LPG by Deniz - EGE UNIVERSITY CHEMICAL ENGINEERING...

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Unformatted text preview: EGE UNIVERSITY CHEMICAL ENGINEERING DEPARTMENT Che220 CONCEPTUAL DESIGN I LPG PRODUCTİON AND STORAGE Preparated by group XIII: 05‐06‐8049 Deniz MUTLU 05‐06‐8081 Zeynep AKGÜN 05‐06‐8083 Başar YILMAZ 05‐06‐8050 Süheyl SÜMBÜLTEPE Submitted to: Prof. Dr. Firuz Balkan May 2009 Bornova, IZMIR TABLE OF CONTENTS 1.0 Introduction......................................................................................................................ii 2.0 Summary...........................................................................................................................ii 3.0 Aim......................................................................................................................................1 4.0 Why LPG?..........................................................................................................................1 5.0Field of use LPG…………………………………………………………………………………………………………..3 5.1 As motor fuel...........................................................................................................3 5.2 As refrigerant...........................................................................................................3 5.2.1 In motor vehicles............................................................................................4 5.3 As cooking fuel........................................................................................................4 5.4 Comparison to natural gas......................................................................................5 6.0 Discussion........................................................................................................................5 7.0 Nomenclature..................................................................................................................7 8.0 References.......................................................................................................................8 9.0 Appendix..........................................................................................................................10 9.1 Appendix A.............................................................................................................10 9.2 Appendix B.............................................................................................................17 i 1.0 Introduction Liquefied petroleum gas (also called LPG, GPL, LP Gas, or autogas) is a mixture of hydrocarbon gases used as a fuel in heating appliances and vehicles, and increasingly replacing chlorofluorocarbons as an aerosol propellant and a refrigerant to reduce damage to the ozone layer. Varieties of LPG bought and sold include mixes that are primarily propane, mixes that are primarily butane, and the more common, mixes including both propane (60%) and butane (40%), depending on the season—in winter more propane, in summer more butane. Propylene and butylenes are usually also present in small concentration. A powerful odorant, ethanethiol, is added so that leaks can be detected easily. LPG is synthesised by refining petroleum or 'wet' natural gas, and is usually derived from fossil fuel sources, being manufactured during the refining of crude oil, or extracted from oil or gas streams as they emerge from the ground. It was first produced in 1910 by Dr. Walter Snelling, and the first commercial products appeared in 1912. It currently provides about 3% of the energy consumed, and burns cleanly with no soot and very few sulfur emissions, posingno ground or water pollution hazards.However, its energy density per unit volume is lower than either petrol or diesel. At normal temperatures and pressures, LPG will evaporate. Because of this, LPG is supplied in pressurised steel bottles. In order to allow for thermal expansion of the contained liquid, these bottles are not filled completely; typically, they are filled to between 80% and 85% of their capacity. The ratio between the volumes of the vaporised gas and the liquefied gas varies depending on composition, pressure and temperature, but is typically around 250:1. The pressure at which LPG becomes liquid, called its vapour pressure, likewise varies depending on composition and temperature; LPG is heavier than air, and thus will flow along floors and tend to settle in low spots, such as basements. This can cause ignition or suffocation hazards if not dealt with. Large amounts of LPG can be stored in bulk tanks and can be buried underground if required. Alternatively, gas cylinders can be used. 2.0 Summary LPG liquefaction process is going to investigate in this report.Beside the cycle of this process will be presented in Theory and Principle part; the enthalpy, work, heat and thickness calculations will be shown in Appendix section. ii 3.0 Aim The aim of this process is liquefied the 31 ton gas and storage it into a spherical tank. For this process we use the mixture of propane and n‐butane gases. All calculations were made for this amount. 4.0 Why LPG? The world is changing and everyday scientists are developing new sources for human life. Well changing world conditions why we use LPG beside of other energy sources. Because LPG ; • • • Clean LPG: The environmentally friendly alternative LPG is one of the cleanest energy sources, in terms of transport, storage and end‐use. Associated CO2 emissions are considerably less than those of most other fossil fuels. Furthermore, LPG emits almost no NOx (nitrogen oxide), SOx (sulphur oxide) or PM • • • • • • (particulate matters). These characteristics allow LPG to contribute not only to fighting climate change but also to environmental protection in general and the improvement of indoor and outdoor air quality in particular. Healthy LPG: The energy that doesn’t compromise human health LPG’s physico‐chemical characteristics make it a clean energy that can facilitate growth and development without posing a threat to human beings. Generating fewer CO2 emissions than other fossil fuels and only trace amounts of NOx (nitrogen oxide), SOx (sulphur oxide) and PM (particulate matters), the combustion of LPG has no harmful effects on human health. Multi‐purpose 1 LPG: Take it anywhere – Use it for anything Whether used for cooking, space and water‐heating or automotive fuel, LPG is a highly flexible and immediately available solution to the energy needs of European citizens. • Thanks to a wide range of packaging and storage options (cartridges, refillable cylinders from 2 kg to 45 kg bulk tanks placed above or below ground, etc …), LPG is suitable for a multitude of applications. • Portable • LPG: The power of portable energy • With its high volume‐to‐energy‐yield ratio and flexibility in terms of packaging and storage, LPG can be transported, stored and used effectively anywhere on earth. • Easily converted into liquid form, LPG can be delivered can be transported inbulk form in large tanks, carried by rail, by road or by sea. Alternatively, it can be delivered to end‐ users in individual cylinders by truck. • LPG can thus be distributed in cities, industrial zones, and low‐density residential areas as well as in remote rural regions (mountains, islands, etc…). • The wide reach of LPG’s distribution network makes it an ideal complement to the natural gas (methane) grid. • It can rapidly be put into action in the aftermath of natural disasters and humanitarian crises requiring local availability of energy for heating, cooking or power generation. • Efficient • LPG: Towards a more energy‐efficient Europe • With a high calorific value (47.3 Tj/Gg), LPG is among the most efficient fuels available. Its use reduces waste and helps lessen the strain of energy use on the natural environment. • Furthermore, due to their direct and frequent contact with end‐users, LPG distributors are well‐placed to inform and educate citizens about strategies for achieving more efficient energy use. • Strategic • LPG: A strategic energy choice for Europe There are no concerns as to the availability of LPG in the foreseeable future. LPG can therefore play an ongoing role in Europe’s energy portfolio both now and in the future, enhancing security of supply by contributing to diversification. • LPG enjoys the advantages of multiple origins, numerous entry‐points into Europe and a highly flexible supply chain. Vulnerability to supply disruption is further reduced by the absence of pipe networks. 2 • • 5.0 Field of use LPG 5.1 As motor fuel Main article: Autogas When LPG is used to fuel internal combustion engines, it is often referred to as autogas or auto propane. In some countries, it has been used since the 1940s as an alternative fuel for spark ignition engines. More recently, it has also been used in diesel engines. Its advantage is that it is non‐toxic, non‐corrosive and free of tetra‐ethyl lead or any additives, and has a high octane rating (108 RON). It burns more cleanly than petrol or diesel and is especially free of the particulates from the latter. LPG has a lower energy density than either petrol or diesel, so the equivalent fuel consumption is higher. Many governments impose less tax on LPG than on petrol or diesel, which helps offset the greater consumption of LPG than of petrol or diesel. 5.2 As refrigerant LPG is instrumental in providing off‐the‐grid refrigeration, usually by means of a gas absorption refrigerator. Blends of pure, dry "isopropane" (refrigerant designator R‐290a ) and isobutane (R‐600a) have negligible Ozone depletion potential and very low Global Warming Potential and can serve as a functional replacement for R‐12, R‐22, R‐134a, and other chlorofluorocarbon or hydrofluorocarbon refrigerants in conventional stationary refrigeration and air conditioning systems. 3 5.2.1 In motor vehicles Such substitution is widely prohibited or discouraged in motor vehicle air conditioning systems, on the grounds that using flammable hydrocarbons in systems originally designed to carry non‐flammable refrigerant presents a significant risk of fire or explosion. Vendors and advocates of hydrocarbon refrigerants argue against such bans on the grounds that there have been very few such incidents relative to the number of vehicle air conditioning systems filled with hydrocarbons. One particular test was conducted by a professor at the University of New South Wales that unintentionaly tested the worst case scenario of a sudden and complete refrigerant loss into the passenger compartment followed by subsequent ignition. He and several others in the car sustained burns to their face, ears, and hands, and several observers received lacerations from the burst glass of the front passenger window. 5.3 As cooking fuel Truck carrying LPG cylinders to residential consumers in Singapore According to the 2001 Census of India, 17.5% of Indian households or 33.6 million Indian households used LPG as cooking fuel in 2001.[14] 76.64% of such households were from 4 urban India making up 48% of urban Indian households as compared to a usage of 5.7% only in rural Indian households. LPG is subsidised by the government. Increase in LPG prices has been a politically sensitive matter in India as it potentially affects the urban middle class voting pattern. LPG was once a popular cooking fuel in Hong Kong; however, the continued expansion of town gas to buildings has reduced LPG usage to less than 24% of residential units. LPG is the most common cooking fuel in Brazilian urban areas, being used in virtually all households. Poor families receive a government grant ("Vale Gás") used exclusively for the acquisition of LPG. 5.4 Comparison to natural gas LPG has a higher calorific value (94 MJ/m3 equivalent to 26.1kWh/m³) than natural gas (methane) (38 MJ/m3 equivalent to 10.6 kWh/m3), which means that LPG cannot simply be substituted for natural gas. In order to allow the use of the same burner controls and to provide for similar combustion characteristics, LPG can be mixed with air to produce a synthetic natural gas (SNG) that can be easily substituted. LPG/air mixing ratios average 60/40, though this is widely variable based on the gases making up the LPG. The method for determining the mixing ratios is by calculating the Wobbe index of the mix. Gases having the same Wobbe index are held to be interchangeable. LPG‐based SNG is used in emergency backup systems for many public, industrial, and military installations, and many utilities use LPG peak shaving plants in times of high demand to make up shortages in natural gas supplied to their distributions systems. LPG‐SNG installations are also used during initial gas system introductions, when the distribution infrastructure is in place before gas supplies can be connected. Developing markets in India and China (among others) use LPG‐SNG systems to build up customer bases prior to expanding existing natutral gas systems. 6.0 Discussion As accorded in AIM, this project is prepared for liquefied 23 ton propane and butane gas mixture by using Linde Liquefaction Process. The whole process calculation are made by assuming the process is reversible and adiabatic with the other assumptions such as ideal gas mixture properties. A reversible process: • • Is frictionless Is never more than differentially removed from equilibrium 5 • • • Traverses a succession of equilibrium states. Is driven by forces whose imbalance is differential in magnitude. Can be reversed at any point by a differential change in external conditions. However; If irreversible processes are considered, finite changes are made; therefore the system is not at equilibrium throughout the process. At the same point in an irreversible cycle, the system will be in the same state, but the surroundings are permanently changed after each cycle. Because of the assumption that the process is reversible, some calculations are different from the real process calculations. From the first process to process “A”, calculations are made according to isentropic compression (adiabatic+reversible) process. But in real process a change must be occur in entropy because of irreversibilities. Thus, work and HA must be different from the calculated values. This reason leads the temperature of B to be too lower than the feasible temperature. Additionally, the process between the point B and 2 is accepted as direct expansion, not “throttling”. Actually, a turbine can be add to this process to gain some energy from the produces work. But, since it complicate the process, it cannot be preferred. Another reason of these differences can be the assumption which shows the mixture is ideal. Even though the matters (propane and butane) are similar; they have some dissimilarity in mixture for example in pressure and temperature calculations. In addition to this reasons; the estimations are made with the superheated and saturation table of propane and butane. Unfortunately, there is doubt of correctitude of the saturated and superheated tables. It can be prepared for different basis value of temperature and pressure. Also we assumed ideal this process and cause of not reach suitable table variables that we have a nonacceptable TB . 6 7.0 Nomenclature P H Q W Hv Hl 0 Pressure [Pa] Enthalpy [J/mol, Btu/Ibm] Heat [ Work[ Enthalpy of vapor Enthalpy of liquid temperature, celcius energy, joule Temperature Ideal gas constant mol Specific heat temperature, celcius Volume Critical temperature Critical pressure Saturated Pressure Mass Entropy Molecular weight Weight fraction Joint efficiency Corrosion allowance Inside radius of tank Antoine Constant C J T R N Cp 0 C V Tc Pc Psat M S MW X E CA R A,B,C,D 7 8.0 Refernces • http://www.aegpl.eu/Content/Default.asp?PageID=71 • http://en.wikipedia.org/wiki/Liquefied_petroleum_gas • Perry's chemical engineering handbook • http://www.lpgwatch.co.uk/forum/ • http://www.worldlpgas.com/what‐is‐lp‐gas 8 9.0Appendix 9.1 APPENDIX A T Q ( P = cst ) A B ( H = cst ) Ws 20oC 2 (Saturated Liquid) 1 (Superheated Region) (P = 1 bar) S 9 Antoine constants, Tc, Pc propane n‐butane A 6.80398 6.80896 B 803.810 935.860 Antoine Equation is; In the beginning, we have %40 butane and %60 propane gas mixture,so we have to calculate Pc(mixture). log P sat = A − B [mm Hg] T in oC T +C C 246.99 238.730 TC [K] 369.8 425.1 PC [bar] 42.48 37.96 xb * Pcb + x p * Pc p = Pcmix Pc mix = 0.4 * 37.96 + 0.6 * 42.48 = 40.672bar Our new critical mixture pressure is 40.672 bar we have to assume PA.According to T‐ S diagram this pressure must be over the critical pressure of mixture.We assume 42 bar Pcmix = 42 bar. Psat of the gases at 20 oC; Pp sat 1 atm=1.01325 bar = 10 803.810 ⎞ ⎛ ⎜ 6.80398 − ⎟ 20 + 246.99 ⎠ ⎝ = 6213.6mmHg = 8.176atm = 8.284bar Pb sat = 10 935.860 ⎞ ⎛ ⎜ 6.80896 − ⎟ 20 + 238.730 ⎠ ⎝ = 155.36mmHg = 2.046atm = 2.073bar xb * Pb sat + x p * Pp sat = Pmix sat 0.4 * 2.046 + 0.6 * 8.176 = 5.724atm = 5.8bar 1 0 Betwen the point 1 ‐ A T Q ( P = cst ) A SA B ( H = cst ) Ws 20oC 2 (Saturated Liquid) 1 (P = 1 bar) (Superheated Region) S1 S Between the points 1‐A We have this section isentropic compression process= Adiabatic + Reversible. So S1= SA ∆S=0 We assume our gas mixture is ideal so we can use this equation; ∆S = Cp * ln P TA − R * ln A P1 T1 1 1 Cp [J/ mol.K] Molecular Weight(kg/kmol) Propane 74.834 58.123 n‐butane 99.169 44.097 Cpmix = xb * Cpb + x p * Cp p 0 = 84.568 * ln Cp mix = 0.4 * 99.169 + 0.6 * 74.834 = 84.568 J / mol.K TA 42 − 8.314 * ln 273.15 + 20 1 TA=423.324 K =150.174 Celcius=302.31 F As you see we are adding the system WS (in the graph) along this compression section.We can calculate WS by this equation; W( iso ) ⎡⎛ 42 ⎞ 8.314 / 84.568 ⎤ = 84.568 * 293.15⎢⎜ ⎟ − 1⎥ = 11008.632kJ / kmol ⎢⎝ 1 ⎠ ⎥ ⎣ ⎦ ⎡⎛ P = Cp * T1 ⎢⎜ 2 ⎜ ⎢⎝ P1 ⎣ ⎞ ⎟ ⎟ ⎠ R / Cp ⎤ − 1⎥ ⎥ ⎦ W( iso ) We have 23 ton basis 23000 kg = 50706.26 Ibm nmix = mmix Mwmix Mwmix = xb * Mwb + x p * Mwp Mwmix = 0.4 * 44.097 + 0.6 * 58.123 = 52.5126 kg / kmol nmix = 23000 = 437.99kmol 52.5126 1 2 W = 11008 .632 × 437.99 = 4821672 .056 kj = 4570130 .246 Btu W = m * ∆H W = m * (H A − H1 ) H1 = xb * H b1 + x p * H p1 At point 1 is superheated region,so we have to use superheated tables for propane and butane. For Butane we have English Units Tables So we need 20 Celcius=68 F & 1bar=14.5038 psi We are making interpolation again. At 60 F & 14.5038 psi our enthalpy is 337.36 Btu/Ibm At 80 F & 14.5038 psi our enthalpy is 345.52 Btu/Ibm 1 3 After final interpolation between 60 F & 80 for 68 F ; Same prodedure for Propane and we have; HB1=340.624 Btu/Ibm HP1=‐656.96 Btu/Ibm H 1 = 0.4 * 340.624 + 0.6 * (−656.96) = −257.9264 Btu / lbm W = m * ( H A − H 1 ) 4570130.246 = 50706.26 × ( H A − (−257.9264)) HA=‐167.79 Btu/Ibm Between the points 2‐B (throttling) T Q ( P = cst ) A B ( H = cst ) Ws 20oC 2 (Saturated Liquid) 1 (Superheated Region) (P = 1 bar) S At point B PB=PA (isobaric cooling) 1 4 At point 2 T2=20 oC= 68 oF P2=5.724 bar (At this point mixture is in saturated vapor + liquid region) H2=HB H [Btu/lbm] Hl [Btu/lbm] v Propane ‐669.47 ‐816.98 n‐Butane 338.32 182.32 Vapor quality xv is too small. So; we can assume it is zero and Hl is used to calculate Hmix at point 2 by saturation tables with their interpolations. l H 2 = xb * H b + x p * H lp H 2 = 0.4 * 182.32 + 0.6 * (−816.98) = −417.26 Btu / lbm H2=HB (throttling process) isenthalpic process. 1 5 Between the points B‐A (cooling) T Q ( P = cst ) A B ( H = cst ) Ws 20oC 2 (Saturated Liquid) 1 (P = 1 bar) (Superheated Region) S Q = n * Cp * ∆T Q = m * (H B − H A ) Q = 437.99 * 84.568 * (TB − 423.324)kJ Q = 50706.26 × (−417.26 + 167.79) = −12649690 .68 Btu = −13345934 .75kJ − 13345934.75 = 437.99 × 84.568 × (TB − 423.324) TB=63.011 K = ‐210 Celcius 1 6 This temperature is not suitable for this process.Reasons of this result are will be explained in discussion part. We need criticalpressure of mixture for calculate the required work between point 1 and point A in this process. The pressure of point A and point B must be greater then critical pressure (PC). Also we assume this mixture is an ideal gas mixture. Because of the process between point 1‐A is an adiabatic and reversible process, this process is isentropic so T P ∆S=0.Then we find T2 using this equation: ∆S = C p In 2 − RIn 2 . Between the same T1 P1 points, the work required for compressor is calculated from the equation: Wiso ⎡ ⎛P = C p T1 ⎢⎜ 2 ⎢⎜ P1 ⎢⎝ ⎣ Cp ⎤ ⎞R ⎟ − 1⎥ . To calculate heat of the process, we also need enthalpy of the ⎟ ⎥ ⎠ ⎥ ⎦ point B. Between point 2‐B is throttling process. As a result of throttling is isenthalpic process, ∆H=0 and H2=HB. At point 2, the quality of vaporization is close to zero, to determine the enthalpy of this point we use specific liquid enthalpies of propane and butane. After all of these calculations, we determine the volume of the 31 ton of LPG. Also we assume the shape of tank is spherical and calculate the radius. 9.2 APPENDIX B The spherical tank incluiding mixture of 40% n‐butane and 60% propane in liquid and vapor phases: 20% VAPOR 80% LIQUID 1 7 Vl[ft3/lbm] Vv[ft3/lbm] m = 23000 kg = 50706.32lbm propane 0.032137 0.879916 n‐butane 0.027754 3.010466 mbu tan e = 0.4 * 23000 = 9200 kg = 20282 .53lbm m propane = 0.6 * 23000 = 13800kg = 30423.79lbm Basis= 100 ft3 20 ft3 vapor (mv lbm) + 80 ft3 liquid (ml lbm) Vapor: mv * xb * Vbv + mv * x p * V pv = 20 ft 3 mv * 0.4 * 3.010466 + mv * 0.6 * 0.879916 = 20 ft 3 Liquid: ml * xb *Vbl + ml * x p *V pl = 80 ft 3 mv = 11.546lbm ml * 0.4 * 0.027754 + ml * 0.6 * 0.032137 = 80 ft 3 Total mass= 2644.53 lbm 1 8 ml = 2632 .982lbm Scale Factor = 50706.32/ 2644.53 = 19.17 • Vapor mass= mv* Scale Factor= 11.546*19.17= 221.38 lbm mpropane = 0.6*221.38= 132.83 lbm Vpropane = mpropane* Vvpropane=116.88 ft3 mbutane = 0.4*221.38 =88.552 lbm Vbutane = mbutane* Vvbutane=266.58 ft3 Vvtotal=383.46 ft3 • Liquid mass= ml* Scale Factor= 2632.982*19.17= 50484.94 lbm mpropane = 0.6*50484.94= 30290.964 lbm Vpropane = mpropane* Vlpropane= 973.46 ft3 mbutane = 0.4*50484.94=20193.98 lbm Vbutane = mbutane* Vlbutane=560.463 ft3 Vltotal=1533.93 ft3 1 9 Total volume=1917.38 ft3 The tank is spherical, so; 4 * Π * R 3 = 1917.38 ft 3 3 R = 7.7 ft = 92.48in Thickness of the tank: t= P*R 2 * S * E − 0.2 * P P = 5.724bar = 83.02 psi S = 16300 psi E = 1 t= 83.02 * 92.48 = 0.2356in = 0.59cm 2 *16300 *1 − 0.2 * 83.02 Corrosion allowance= 0.125in for the material SA‐516 carbon & low alloy steel. Final thickness must be; tfinal = t + corrosion allowance= 0.2356 + 0.125= 0.3606 in = 0.916 cm 2 0 ...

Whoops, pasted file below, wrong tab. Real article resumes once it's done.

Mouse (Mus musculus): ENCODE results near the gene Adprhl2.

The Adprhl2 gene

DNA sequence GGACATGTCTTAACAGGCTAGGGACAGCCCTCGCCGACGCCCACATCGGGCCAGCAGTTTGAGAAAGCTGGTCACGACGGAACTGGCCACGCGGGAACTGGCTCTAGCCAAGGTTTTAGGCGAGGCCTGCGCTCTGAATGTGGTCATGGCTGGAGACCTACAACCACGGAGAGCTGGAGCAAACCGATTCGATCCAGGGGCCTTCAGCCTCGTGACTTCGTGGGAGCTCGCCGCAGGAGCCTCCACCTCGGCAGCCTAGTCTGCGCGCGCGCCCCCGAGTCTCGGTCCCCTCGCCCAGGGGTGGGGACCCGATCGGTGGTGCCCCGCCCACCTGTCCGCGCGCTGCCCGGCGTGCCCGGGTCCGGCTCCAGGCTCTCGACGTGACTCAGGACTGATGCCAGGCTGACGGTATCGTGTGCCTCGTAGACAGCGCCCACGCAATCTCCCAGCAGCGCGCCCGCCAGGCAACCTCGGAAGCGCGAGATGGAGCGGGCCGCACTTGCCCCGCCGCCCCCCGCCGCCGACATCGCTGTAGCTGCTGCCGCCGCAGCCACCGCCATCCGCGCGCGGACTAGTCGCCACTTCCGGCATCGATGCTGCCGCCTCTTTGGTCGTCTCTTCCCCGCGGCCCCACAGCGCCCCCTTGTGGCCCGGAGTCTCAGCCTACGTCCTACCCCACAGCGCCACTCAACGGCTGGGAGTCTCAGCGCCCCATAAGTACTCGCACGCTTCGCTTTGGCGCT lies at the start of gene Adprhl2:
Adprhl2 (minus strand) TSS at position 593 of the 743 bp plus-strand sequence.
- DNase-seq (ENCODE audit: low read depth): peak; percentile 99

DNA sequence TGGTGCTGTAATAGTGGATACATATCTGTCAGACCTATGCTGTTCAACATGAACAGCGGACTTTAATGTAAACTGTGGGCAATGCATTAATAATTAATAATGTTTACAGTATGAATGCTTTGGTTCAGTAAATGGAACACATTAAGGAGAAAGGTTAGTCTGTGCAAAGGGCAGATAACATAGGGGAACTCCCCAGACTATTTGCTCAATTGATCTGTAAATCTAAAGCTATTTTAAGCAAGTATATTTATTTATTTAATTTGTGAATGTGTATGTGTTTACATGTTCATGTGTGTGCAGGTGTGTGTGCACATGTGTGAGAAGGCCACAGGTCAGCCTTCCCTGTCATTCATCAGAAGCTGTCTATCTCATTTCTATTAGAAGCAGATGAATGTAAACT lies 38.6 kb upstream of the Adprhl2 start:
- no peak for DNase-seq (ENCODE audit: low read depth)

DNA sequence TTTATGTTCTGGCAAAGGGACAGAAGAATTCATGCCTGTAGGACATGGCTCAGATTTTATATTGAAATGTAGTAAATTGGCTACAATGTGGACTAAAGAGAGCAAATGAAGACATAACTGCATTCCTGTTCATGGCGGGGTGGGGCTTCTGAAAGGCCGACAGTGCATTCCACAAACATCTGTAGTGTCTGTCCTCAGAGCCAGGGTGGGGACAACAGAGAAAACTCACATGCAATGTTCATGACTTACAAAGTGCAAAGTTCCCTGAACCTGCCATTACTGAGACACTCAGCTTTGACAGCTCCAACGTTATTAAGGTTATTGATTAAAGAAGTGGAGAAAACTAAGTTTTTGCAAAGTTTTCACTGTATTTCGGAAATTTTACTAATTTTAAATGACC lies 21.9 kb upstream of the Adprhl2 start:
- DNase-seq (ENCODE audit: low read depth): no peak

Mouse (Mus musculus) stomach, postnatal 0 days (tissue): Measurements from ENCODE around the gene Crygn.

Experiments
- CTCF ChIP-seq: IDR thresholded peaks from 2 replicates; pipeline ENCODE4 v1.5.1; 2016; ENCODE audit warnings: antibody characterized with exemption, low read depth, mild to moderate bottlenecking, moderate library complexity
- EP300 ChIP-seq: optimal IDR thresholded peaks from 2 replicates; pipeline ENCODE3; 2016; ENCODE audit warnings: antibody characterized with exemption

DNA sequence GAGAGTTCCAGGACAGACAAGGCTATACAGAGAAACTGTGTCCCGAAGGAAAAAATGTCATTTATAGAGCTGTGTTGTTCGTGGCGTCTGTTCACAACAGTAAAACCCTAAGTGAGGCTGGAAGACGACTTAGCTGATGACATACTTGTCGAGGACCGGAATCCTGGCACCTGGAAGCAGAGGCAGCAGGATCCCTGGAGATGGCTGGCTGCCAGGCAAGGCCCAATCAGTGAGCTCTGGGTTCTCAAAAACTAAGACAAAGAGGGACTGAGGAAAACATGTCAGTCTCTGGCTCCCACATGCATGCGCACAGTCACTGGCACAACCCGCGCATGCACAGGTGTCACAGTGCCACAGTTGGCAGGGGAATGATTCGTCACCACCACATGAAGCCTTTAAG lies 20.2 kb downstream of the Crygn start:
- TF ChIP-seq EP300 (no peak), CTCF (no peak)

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This note was uploaded on 03/24/2010 for the course CHEMENG che 220 taught by Professor Ferhanatalay during the Spring '09 term at Ege Üniversitesi.